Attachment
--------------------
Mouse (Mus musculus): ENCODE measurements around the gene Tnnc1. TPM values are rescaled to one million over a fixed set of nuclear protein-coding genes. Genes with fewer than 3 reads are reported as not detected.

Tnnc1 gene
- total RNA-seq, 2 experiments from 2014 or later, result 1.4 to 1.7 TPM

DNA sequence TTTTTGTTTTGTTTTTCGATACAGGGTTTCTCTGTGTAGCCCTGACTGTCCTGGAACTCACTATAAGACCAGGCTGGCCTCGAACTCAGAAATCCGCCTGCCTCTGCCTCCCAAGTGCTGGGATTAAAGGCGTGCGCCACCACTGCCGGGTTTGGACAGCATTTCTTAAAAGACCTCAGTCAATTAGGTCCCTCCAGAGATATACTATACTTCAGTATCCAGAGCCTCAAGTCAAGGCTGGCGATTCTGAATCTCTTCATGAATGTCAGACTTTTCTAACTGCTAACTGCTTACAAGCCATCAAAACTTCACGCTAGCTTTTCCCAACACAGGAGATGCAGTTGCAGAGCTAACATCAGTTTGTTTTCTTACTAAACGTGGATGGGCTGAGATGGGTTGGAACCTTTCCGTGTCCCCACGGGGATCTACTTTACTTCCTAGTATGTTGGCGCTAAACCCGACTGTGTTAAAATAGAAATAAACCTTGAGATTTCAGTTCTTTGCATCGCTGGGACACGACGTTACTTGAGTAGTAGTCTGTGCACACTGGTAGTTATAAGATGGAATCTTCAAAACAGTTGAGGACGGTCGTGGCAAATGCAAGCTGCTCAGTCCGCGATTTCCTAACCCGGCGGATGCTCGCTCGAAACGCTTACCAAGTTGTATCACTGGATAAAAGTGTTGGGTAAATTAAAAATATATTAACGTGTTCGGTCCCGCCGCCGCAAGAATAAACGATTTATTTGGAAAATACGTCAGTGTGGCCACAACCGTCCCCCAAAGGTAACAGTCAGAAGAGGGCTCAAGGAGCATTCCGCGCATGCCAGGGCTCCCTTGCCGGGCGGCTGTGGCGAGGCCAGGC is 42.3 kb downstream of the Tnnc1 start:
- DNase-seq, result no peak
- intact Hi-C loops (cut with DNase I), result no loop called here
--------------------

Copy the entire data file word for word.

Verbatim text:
Mouse (Mus musculus): ENCODE measurements around the gene Tnnc1. TPM values are rescaled to one million over a fixed set of nuclear protein-coding genes. Genes with fewer than 3 reads are reported as not detected.

Tnnc1 gene
- total RNA-seq, 2 experiments from 2014 or later, result 1.4 to 1.7 TPM

DNA sequence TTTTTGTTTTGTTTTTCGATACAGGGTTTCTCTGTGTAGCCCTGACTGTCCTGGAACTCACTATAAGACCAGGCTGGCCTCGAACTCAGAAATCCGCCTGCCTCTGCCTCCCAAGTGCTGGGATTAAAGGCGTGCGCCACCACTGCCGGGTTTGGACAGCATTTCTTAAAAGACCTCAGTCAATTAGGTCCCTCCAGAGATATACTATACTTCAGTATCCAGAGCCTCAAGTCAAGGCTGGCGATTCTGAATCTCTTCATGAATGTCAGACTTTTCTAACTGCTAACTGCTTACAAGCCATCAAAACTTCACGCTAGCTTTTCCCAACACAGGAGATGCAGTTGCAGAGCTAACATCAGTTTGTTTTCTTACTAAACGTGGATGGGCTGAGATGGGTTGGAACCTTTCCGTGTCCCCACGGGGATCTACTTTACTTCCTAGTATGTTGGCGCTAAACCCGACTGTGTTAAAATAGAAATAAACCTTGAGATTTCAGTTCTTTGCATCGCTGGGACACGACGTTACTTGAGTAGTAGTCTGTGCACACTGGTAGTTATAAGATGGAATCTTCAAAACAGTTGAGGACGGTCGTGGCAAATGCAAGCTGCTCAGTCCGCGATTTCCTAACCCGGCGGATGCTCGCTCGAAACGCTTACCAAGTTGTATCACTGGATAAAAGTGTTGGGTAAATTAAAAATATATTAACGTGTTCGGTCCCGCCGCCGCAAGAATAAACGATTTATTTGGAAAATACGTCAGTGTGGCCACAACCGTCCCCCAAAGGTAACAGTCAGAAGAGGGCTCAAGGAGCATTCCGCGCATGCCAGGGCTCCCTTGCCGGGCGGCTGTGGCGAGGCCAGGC is 42.3 kb downstream of the Tnnc1 start:
- DNase-seq, result no peak
- intact Hi-C loops (cut with DNase I), result no loop called here